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Testing, testing... (Updated)


With pre-season testing reduced to just three days, on the same track and in similar conditions to the season opener, we can expect a busy and hopefully revealing few days.

Wednesday saw the last of the 'reveals', and with that nonsense out of the way F1 can get down to the serious business.

We say nonsense because the cars revealed at the launches usually bear little similarity to those that hit the track for testing just a few days later, and even less compared to the versions that line up on the grid for the season opener.

This year, courtesy of the COVID restrictions, which left us all relying on the teams for images, which, as ever, meant a few shots in a dark and moody studio, the launches were even less significant on the whole, though, to its credit, Aston Martin put on a show.

With the cars mainly carried over from last season, the differences, such as they are, are mainly the result of the aero regulations, which means revised noses, barge boards, side pods etc.

Then there are engines, which, even with the forthcoming freeze in mind were likely to be a step forward on last season, particularly in Ferrari’s case. And let’s not forget that McLaren now has the all-conquering Mercedes in the back.

When the cars take to the track tomorrow, the main point of interest will surely be the Red Bull, for the Austrian team has been less than forthcoming about its 2021 contender.

Other than a couple of renders the car hasn't been seen, leading to speculation that the Milton Keynes outfit has a surprise in store for us.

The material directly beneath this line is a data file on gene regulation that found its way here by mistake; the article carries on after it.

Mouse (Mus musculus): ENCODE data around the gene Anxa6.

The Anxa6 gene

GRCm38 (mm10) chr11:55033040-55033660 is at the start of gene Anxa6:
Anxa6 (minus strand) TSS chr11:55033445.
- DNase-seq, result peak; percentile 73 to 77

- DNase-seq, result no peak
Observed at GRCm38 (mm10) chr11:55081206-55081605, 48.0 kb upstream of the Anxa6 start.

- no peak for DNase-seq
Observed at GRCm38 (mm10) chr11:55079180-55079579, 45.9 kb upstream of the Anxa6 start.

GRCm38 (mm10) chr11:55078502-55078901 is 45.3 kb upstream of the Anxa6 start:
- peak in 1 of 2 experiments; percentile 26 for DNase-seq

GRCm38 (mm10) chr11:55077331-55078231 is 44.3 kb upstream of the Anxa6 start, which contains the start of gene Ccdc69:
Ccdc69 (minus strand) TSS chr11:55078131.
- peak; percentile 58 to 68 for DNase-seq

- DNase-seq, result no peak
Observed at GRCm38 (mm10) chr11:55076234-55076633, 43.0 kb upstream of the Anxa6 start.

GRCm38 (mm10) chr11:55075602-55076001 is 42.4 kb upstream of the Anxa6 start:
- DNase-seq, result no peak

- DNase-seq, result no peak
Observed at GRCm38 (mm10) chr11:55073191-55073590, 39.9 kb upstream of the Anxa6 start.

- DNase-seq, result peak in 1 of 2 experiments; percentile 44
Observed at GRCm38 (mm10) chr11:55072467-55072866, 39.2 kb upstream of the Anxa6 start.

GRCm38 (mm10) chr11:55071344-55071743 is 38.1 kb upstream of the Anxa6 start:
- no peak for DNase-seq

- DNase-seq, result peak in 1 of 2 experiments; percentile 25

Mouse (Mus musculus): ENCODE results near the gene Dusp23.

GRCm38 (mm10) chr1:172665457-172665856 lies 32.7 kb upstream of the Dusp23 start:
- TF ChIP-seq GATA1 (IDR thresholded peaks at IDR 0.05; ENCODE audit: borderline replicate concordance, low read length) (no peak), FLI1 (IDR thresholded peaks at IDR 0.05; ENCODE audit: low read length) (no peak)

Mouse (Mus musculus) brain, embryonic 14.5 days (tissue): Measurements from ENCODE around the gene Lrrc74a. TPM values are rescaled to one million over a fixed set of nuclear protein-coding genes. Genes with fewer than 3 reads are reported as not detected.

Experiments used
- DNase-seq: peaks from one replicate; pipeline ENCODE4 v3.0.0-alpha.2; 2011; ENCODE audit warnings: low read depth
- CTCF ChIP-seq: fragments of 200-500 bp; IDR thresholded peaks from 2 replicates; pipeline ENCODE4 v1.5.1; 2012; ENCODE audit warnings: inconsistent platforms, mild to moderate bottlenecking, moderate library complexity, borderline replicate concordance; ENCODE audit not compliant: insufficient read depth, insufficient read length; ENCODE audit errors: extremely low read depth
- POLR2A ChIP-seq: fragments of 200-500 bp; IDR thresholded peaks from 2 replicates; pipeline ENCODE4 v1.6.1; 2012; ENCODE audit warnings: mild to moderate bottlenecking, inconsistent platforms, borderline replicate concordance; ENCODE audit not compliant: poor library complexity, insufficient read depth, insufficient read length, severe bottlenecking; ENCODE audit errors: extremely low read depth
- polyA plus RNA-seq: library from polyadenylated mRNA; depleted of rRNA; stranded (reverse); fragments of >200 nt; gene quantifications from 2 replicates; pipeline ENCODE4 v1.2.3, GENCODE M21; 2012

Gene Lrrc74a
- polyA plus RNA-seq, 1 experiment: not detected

While Helmut Marko insists there are no such surprises, one only has to think back to last season's testing when Mercedes casually introduced DAS (dual axis steering), to realise that the canny Austrian could be trying to pull the wool over our eyes.

Usually, pre-season testing has its own pace, much like a race weekend, a slow start just to get a feel of things, a few days looking at upgrades and reliability, finishing off with a final flourish as outright pace becomes the focus.

Mercedes rarely plays its hand, and the fact that the season opener takes place at the same track in similar conditions in just two weeks means the German outfit it unlikely to give any more away than it needs to. That said, a shot across the psychological bow of Red Bull might put the Austrian team in its place.

As was the case last year, the midfield is where the real fight is likely to be and what a line-up, with (Mercedes-powered) McLaren seeking to hold off Aston Martin, Alpine, Ferrari and AlphaTauri.

While Sergio Perez is set to allow Red Bull to give Mercedes a run for its money, certainly in the constructor standings, the midfield is the battle that truly excites.

Fernando Alonso is back, Sebastian Vettel and Daniel Ricciardo have Mercedes power, Carlos Sainz is in a Ferrari, not to mention Japanese hot-shot, Yuki Tsunoda.

Ferrari had much to prove, and - that dreadful bilious green Mission Winnow logo aside - it is going to be fascinating to see if the Italian team can put the problems of 2020 (and 2019) behind it... legally.